Quick response to NCAA should help Michigan limit damage done to reputation
Over the past 130 years, Michigan's football reputation was built on tradition, a track record of success and for always playing by the rules.
How much of hit that reputation sustains after the university admitted to four major violations of NCAA rules and self-imposed sanctions remains to be seen.
Sanctions don’t damage Michigan’s brand, argued athletic director Dave Brandon. Instead, he says they provide a sign the university is committed to integrity.
"I don't think this is a black eye - it's a bruise," Brandon said Tuesday. "We did some things wrong, some systems failed. But I refuse to believe it detracts from who we are and what we're about.
"Our history, our tradition and our value system is out there for the world to see. We've been in the business of football for 130 years and we'll allow our brand and our integrity and our merit stand on our history and our beliefs."
His open-book approach is one Farmington Hills-based marketing specialist Matt Friedman said will aid in the athletic department's efforts to maintain the reputation of honesty Michigan's fan base expects.
The NCAA sanctions are not Brandon’s first experience in damage control.
Last year, as the CEO of Dominos Pizza, he spearheaded the company's response to a YouTube video prank in which a pair of employees in a North Carolina store sneezed on pizzas, stuck cheese up their nose and performed other unsavory deeds to the company’s food before shipping it to customers.
Within days of the video's release, Dominos went on the offensive. It put company officials in front of cameras, addressed the situation and detailed steps taken to rectify the matter. The two employees were fired and criminal chargers were brought.
Friedman called Brandon's response the best example of crisis control he's ever seen, one that sets a precedent for the newly appointed athletic director's actions in addressing the NCAA allegations at Michigan.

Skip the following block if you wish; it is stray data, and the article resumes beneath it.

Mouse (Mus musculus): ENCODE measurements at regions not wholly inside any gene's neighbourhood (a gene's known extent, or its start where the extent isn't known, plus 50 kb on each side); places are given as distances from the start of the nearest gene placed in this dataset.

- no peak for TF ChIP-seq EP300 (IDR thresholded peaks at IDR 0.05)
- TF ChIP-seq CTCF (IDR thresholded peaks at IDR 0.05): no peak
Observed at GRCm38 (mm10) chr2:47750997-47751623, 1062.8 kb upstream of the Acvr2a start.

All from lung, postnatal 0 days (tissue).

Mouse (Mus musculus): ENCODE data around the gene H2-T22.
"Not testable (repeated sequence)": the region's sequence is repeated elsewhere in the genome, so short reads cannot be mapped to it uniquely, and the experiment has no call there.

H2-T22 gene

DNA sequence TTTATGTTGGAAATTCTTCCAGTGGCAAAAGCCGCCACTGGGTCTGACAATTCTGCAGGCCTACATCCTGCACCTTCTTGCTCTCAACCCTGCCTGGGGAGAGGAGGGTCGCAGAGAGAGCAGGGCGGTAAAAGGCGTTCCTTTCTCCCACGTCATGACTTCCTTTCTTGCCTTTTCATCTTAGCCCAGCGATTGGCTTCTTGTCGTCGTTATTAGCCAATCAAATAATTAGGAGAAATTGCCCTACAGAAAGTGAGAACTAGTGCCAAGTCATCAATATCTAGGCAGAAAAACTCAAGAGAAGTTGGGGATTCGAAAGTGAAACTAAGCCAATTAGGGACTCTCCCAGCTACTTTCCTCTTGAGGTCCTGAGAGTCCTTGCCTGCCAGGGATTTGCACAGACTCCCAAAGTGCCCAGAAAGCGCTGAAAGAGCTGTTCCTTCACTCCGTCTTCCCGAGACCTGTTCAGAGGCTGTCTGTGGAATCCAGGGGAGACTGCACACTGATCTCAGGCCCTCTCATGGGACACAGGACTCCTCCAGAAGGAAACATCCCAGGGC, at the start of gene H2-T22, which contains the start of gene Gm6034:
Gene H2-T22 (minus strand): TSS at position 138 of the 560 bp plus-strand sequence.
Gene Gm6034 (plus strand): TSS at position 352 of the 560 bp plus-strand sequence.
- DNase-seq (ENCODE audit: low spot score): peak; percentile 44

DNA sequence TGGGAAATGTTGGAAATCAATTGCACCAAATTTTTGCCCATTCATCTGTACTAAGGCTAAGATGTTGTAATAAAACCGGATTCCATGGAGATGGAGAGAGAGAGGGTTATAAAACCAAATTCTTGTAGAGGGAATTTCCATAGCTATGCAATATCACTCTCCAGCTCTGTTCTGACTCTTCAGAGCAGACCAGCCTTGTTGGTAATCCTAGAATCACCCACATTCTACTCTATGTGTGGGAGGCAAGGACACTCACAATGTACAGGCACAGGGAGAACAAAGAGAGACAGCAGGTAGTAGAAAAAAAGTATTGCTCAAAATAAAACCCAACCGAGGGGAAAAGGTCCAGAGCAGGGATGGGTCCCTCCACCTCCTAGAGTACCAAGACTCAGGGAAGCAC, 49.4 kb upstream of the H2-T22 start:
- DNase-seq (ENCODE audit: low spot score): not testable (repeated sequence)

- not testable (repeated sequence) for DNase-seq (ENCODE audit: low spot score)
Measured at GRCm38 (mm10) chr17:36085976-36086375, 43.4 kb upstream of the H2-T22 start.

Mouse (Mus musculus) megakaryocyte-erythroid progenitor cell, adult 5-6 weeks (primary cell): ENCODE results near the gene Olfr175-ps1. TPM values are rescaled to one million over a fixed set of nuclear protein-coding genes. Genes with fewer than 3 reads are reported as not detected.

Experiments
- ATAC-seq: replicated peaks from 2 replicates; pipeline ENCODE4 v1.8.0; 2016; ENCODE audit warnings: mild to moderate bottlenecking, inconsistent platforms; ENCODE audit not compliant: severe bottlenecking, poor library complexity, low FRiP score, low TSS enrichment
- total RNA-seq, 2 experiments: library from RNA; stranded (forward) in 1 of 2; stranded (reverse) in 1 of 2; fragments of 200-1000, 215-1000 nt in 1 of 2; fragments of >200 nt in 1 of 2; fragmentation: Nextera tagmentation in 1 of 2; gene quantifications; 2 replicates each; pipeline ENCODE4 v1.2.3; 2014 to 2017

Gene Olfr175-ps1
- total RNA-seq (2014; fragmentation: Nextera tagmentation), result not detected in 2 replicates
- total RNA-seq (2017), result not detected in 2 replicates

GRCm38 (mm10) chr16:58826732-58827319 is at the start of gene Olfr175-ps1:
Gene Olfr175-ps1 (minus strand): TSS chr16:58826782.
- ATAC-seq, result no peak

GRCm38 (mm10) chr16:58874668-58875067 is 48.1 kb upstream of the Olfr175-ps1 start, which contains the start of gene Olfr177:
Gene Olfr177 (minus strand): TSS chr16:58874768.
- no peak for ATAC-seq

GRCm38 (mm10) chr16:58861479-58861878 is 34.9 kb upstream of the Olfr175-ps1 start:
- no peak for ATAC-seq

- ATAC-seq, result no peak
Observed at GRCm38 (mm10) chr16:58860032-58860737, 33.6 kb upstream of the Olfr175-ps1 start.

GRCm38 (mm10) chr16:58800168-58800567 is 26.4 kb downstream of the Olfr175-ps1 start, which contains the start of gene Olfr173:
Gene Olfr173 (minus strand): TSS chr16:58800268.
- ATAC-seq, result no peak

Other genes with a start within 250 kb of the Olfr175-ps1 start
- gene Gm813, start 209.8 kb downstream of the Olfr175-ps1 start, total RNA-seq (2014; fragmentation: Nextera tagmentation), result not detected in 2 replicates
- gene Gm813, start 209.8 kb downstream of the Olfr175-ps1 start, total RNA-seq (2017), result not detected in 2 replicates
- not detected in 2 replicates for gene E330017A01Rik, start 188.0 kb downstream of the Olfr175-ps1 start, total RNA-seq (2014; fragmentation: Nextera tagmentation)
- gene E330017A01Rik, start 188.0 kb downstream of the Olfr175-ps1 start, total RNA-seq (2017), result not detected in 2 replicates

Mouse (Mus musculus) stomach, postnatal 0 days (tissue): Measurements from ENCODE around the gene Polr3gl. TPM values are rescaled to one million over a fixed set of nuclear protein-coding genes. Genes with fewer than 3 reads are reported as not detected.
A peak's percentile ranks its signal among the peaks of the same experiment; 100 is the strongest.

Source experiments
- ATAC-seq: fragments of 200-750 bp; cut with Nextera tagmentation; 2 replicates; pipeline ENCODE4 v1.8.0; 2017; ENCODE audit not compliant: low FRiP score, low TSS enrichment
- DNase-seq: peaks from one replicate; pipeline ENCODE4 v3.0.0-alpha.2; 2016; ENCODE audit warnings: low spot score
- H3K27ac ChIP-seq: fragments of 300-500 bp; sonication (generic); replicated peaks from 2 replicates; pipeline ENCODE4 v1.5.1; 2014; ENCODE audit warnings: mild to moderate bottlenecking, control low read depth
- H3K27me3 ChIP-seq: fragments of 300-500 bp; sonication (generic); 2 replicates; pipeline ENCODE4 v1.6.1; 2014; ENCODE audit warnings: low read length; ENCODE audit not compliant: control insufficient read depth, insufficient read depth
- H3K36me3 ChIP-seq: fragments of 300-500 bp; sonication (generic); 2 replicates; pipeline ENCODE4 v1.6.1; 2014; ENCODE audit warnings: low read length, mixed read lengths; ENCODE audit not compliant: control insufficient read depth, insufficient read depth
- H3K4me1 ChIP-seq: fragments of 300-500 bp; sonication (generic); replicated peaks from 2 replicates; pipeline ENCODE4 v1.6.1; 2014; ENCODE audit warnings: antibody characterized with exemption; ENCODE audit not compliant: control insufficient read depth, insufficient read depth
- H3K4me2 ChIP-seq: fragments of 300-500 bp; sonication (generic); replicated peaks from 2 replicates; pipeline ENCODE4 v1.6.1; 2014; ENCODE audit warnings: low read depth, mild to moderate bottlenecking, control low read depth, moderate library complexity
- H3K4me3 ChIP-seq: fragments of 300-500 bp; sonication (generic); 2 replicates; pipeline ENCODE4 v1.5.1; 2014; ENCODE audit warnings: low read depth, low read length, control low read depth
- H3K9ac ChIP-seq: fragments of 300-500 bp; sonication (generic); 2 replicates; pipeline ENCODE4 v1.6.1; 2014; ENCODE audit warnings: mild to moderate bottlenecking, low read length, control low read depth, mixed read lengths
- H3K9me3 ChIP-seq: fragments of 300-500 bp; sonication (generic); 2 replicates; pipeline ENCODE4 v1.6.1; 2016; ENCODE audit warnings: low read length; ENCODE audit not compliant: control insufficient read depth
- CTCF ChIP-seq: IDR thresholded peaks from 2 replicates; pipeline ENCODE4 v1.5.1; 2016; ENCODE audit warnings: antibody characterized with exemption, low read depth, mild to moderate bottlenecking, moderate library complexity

"He made no bones about the fact that what happened was not acceptable - to him and to the university," said Friedman, a partner in Tanner Friedman public relations firm. "The fact that the athletic department and the university took this very seriously from the beginning is a very good sign to maintain the brand that has been established over the years."
Friedman said an organization's initial public-relations effort is often critical to how much damage is done to the brand in the long run.
Results at Michigan may have been different if more serious allegations, such as academic impropriety or criminal action was involved, but Friedman expects Michigan’s response will help buffer whatever minimal damage was done.
It may not be the overall consumer base that needed addressing.
Until 2008, Michigan ranked No. 2 nationally in NCAA-licensed material, trailing only Texas, according to the Collegiate Licensing Company. In the past two years, though, the school has dipped to seventh nationally, it remains the top Big Ten merchandise seller.
The key constituency that must be satisfied, according to Friedman, is the school’s corporate sponsors, especially when there are still luxury suites to sell after a $226 million renovation of Michigan Stadium.
"The stakes are very high now," said Friedman.
While accepting responsibility for Michigan's violations, Brandon asked people to consider the program's entire body of work rather than focus on issues dealing with compliance and practice hours.
"Yes, we made mistakes," Brandon said Tuesday. "We are being transparent about it. We're accountable, we're doing something about it, we're going to be sure they don't happen again, but beyond that, I don't know what else we can do."
Jeff Arnold covers sports for AnnArbor.com and can be reached at (734) 623-2554 or by e-mail at firstname.lastname@example.org. Follow him on Twitter @jeffreyparnold.